Ice sheets in Greenland and Antarctica are shrinking three times faster than they were in the 1990s, and their contribution to global sea level rise is growing, according to a new study by many of the world's top ice experts.

Melting of the two massive polar ice sheets raised the world's oceans 11.1 millimeters between 1992 and 2011, or just under half an inch, accounting for about one-fifth of the total sea level rise during that period.

The study represents a major scientific advance that could help improve projections of future sea level rise, experts said. It reconciles earlier, seemingly contradictory analyses of polar ice sheet behavior, finding strong agreement in observations gathered by 10 satellites using three different measurement methods.

"Our new estimates of ice sheet losses are the most reliable to date," said lead author Andrew Shepherd, a professor of Earth observation at the University of Leeds. "They also end 20 years of uncertainty concerning changes in the mass of the Antarctic and Greenland ice sheets, and they're intended to become the benchmark data set for climate scientists to use from now on."

Forty-seven scientists at 26 research institutions wrote the paper, which was published yesterday in the journal Science.

Richard Alley, a glaciologist at Pennsylvania State University who did not contribute to the new research, called it "a spectacular achievement."

A boost to making more accurate models
Prior analyses used satellite data to examine different parts of the ice sheets during different time periods, making it tough to compare those results, he said. The new paper has found a way to work around those difficulties, developing methods to make "apples-to-apples" comparisons of data from 10 different satellites by using common locations and time frames.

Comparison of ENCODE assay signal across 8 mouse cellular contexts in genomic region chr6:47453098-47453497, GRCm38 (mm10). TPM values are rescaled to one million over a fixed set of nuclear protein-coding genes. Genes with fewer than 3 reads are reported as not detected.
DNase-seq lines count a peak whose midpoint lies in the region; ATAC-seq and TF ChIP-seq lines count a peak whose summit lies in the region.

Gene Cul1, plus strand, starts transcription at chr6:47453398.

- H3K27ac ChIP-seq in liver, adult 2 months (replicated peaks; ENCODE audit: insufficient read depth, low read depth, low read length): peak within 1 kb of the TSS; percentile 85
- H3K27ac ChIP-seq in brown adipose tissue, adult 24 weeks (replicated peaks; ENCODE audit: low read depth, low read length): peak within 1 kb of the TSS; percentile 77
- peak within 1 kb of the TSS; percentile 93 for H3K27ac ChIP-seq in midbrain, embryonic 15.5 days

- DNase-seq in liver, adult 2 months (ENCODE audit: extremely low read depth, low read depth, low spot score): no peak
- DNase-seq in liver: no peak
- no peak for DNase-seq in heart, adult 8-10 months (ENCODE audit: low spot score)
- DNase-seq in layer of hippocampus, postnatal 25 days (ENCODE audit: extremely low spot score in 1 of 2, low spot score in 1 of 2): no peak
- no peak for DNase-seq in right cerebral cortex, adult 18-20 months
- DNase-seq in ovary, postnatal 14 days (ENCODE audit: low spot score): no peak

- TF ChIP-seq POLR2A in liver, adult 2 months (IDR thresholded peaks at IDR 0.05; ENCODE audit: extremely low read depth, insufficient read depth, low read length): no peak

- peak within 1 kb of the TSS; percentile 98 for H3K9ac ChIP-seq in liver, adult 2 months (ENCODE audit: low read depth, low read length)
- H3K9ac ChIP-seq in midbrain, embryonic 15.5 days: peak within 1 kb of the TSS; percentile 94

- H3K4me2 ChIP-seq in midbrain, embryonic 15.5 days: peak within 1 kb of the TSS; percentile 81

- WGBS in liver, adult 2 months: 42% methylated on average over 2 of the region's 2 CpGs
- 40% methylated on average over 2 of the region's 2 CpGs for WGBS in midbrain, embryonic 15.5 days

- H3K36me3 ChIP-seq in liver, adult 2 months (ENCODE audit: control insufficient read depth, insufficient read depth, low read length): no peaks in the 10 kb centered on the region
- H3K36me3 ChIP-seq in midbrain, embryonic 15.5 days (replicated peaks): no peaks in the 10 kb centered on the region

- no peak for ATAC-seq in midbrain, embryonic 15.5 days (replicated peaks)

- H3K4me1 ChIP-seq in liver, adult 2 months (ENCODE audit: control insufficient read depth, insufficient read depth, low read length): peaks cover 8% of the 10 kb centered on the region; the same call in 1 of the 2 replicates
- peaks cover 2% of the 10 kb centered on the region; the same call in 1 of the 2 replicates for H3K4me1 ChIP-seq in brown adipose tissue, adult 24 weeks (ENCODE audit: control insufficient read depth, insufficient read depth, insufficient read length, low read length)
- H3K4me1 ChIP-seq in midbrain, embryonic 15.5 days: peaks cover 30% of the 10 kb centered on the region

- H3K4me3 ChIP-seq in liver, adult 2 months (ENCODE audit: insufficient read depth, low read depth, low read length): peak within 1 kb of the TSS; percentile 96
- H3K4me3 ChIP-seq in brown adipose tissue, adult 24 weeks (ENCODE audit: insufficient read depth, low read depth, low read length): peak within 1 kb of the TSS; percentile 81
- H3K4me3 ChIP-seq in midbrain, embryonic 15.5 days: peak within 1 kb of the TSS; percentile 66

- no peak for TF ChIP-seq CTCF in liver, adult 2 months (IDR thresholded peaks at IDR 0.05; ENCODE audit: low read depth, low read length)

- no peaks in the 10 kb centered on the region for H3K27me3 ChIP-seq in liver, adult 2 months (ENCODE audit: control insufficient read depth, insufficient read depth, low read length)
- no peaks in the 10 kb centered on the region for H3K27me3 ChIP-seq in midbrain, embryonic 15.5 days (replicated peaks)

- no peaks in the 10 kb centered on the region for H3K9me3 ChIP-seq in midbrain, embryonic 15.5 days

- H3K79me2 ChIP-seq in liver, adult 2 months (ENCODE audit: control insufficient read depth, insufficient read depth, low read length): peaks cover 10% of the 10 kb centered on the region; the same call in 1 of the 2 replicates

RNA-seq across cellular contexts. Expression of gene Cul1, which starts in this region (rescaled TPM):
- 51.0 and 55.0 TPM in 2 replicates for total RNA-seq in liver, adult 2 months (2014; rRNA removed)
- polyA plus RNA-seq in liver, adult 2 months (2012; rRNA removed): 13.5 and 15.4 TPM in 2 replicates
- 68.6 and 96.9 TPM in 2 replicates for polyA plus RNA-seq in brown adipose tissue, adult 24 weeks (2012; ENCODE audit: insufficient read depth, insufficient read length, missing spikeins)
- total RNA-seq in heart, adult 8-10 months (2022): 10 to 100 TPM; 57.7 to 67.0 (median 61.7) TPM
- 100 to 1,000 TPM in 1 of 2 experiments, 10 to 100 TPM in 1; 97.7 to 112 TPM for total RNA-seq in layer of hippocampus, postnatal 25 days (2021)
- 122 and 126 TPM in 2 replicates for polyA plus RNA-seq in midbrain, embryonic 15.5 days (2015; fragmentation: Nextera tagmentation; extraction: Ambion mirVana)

"The remarkable result is that the different techniques agree closely," Alley said.

Waleed Abdalati, a polar ice expert who is NASA's chief scientist, said the research "strengthens our understanding of how and why the ice is changing, which in turn can inform models and help us understand what the future may look like."

The study shows both Greenland and Antarctica losing ice, a pattern scientists said was caused by man-made climate change. But the similarity between the two poles ends there.

Greenland has experienced the most dramatic shrinkage. It is losing ice five times faster than it was in the mid-1990s. Overall, it shed 2.94 trillion metric tons of ice during the 19-year study period.

"It's very clear now that Greenland is a problem for the future," Shepherd said, referring to the ice sheet's growing contribution to sea level rise.

Antarctic melts more slowly
Antarctica, which is significantly larger than Greenland, shed less than half as much ice from 1992 to 2011: 1.32 trillion metric tons. There was wide variation across the continent, with West Antarctica and the Antarctic Peninsula losing ice and East Antarctica making a smaller gain.

The new study does not project how ice sheet behavior may change in the future and what the consequences might be for global sea levels, but experts said there is reason for concern.

The Greenland and Antarctic ice sheets store enough water to raise seas by nearly 200 feet. Current projections suggest only a tiny fraction of that ice will melt during this century, but that would still be enough to wreak havoc on many of the world's coastal areas.

"As the climate warms, we're going to lose more mass, and the losses will be higher by the end of the century," said Ian Joughin, a glaciologist at the University of Washington. "We can't at this point extrapolate, but we can see that the trend is toward increases, and that's something we need to worry about. If we really want to have meaningful information that planners can use to build sea walls and things, there's going to have to be a big push to improve our projections of sea level rise using models."

In its 2007 report, the U.N. Intergovernmental Panel on Climate Change projected seas would rise 7 to 23 inches by 2100. But that estimate carried a strong caveat: The science panel warned that an additional rise could come from the rapid and unpredictable melting in Greenland and Antarctica, which it didn't attempt to estimate.

Many scientists now believe seas will rise close to 1 meter, or 3.2 feet, by the end of the century, but their estimates still carry a sizable margin of error.

The data from the new study has been submitted to the IPCC for inclusion in the panel's next major report, which is due in late 2013.

Reprinted from Climatewire with permission from Environment & Energy Publishing, LLC., 202-628-6500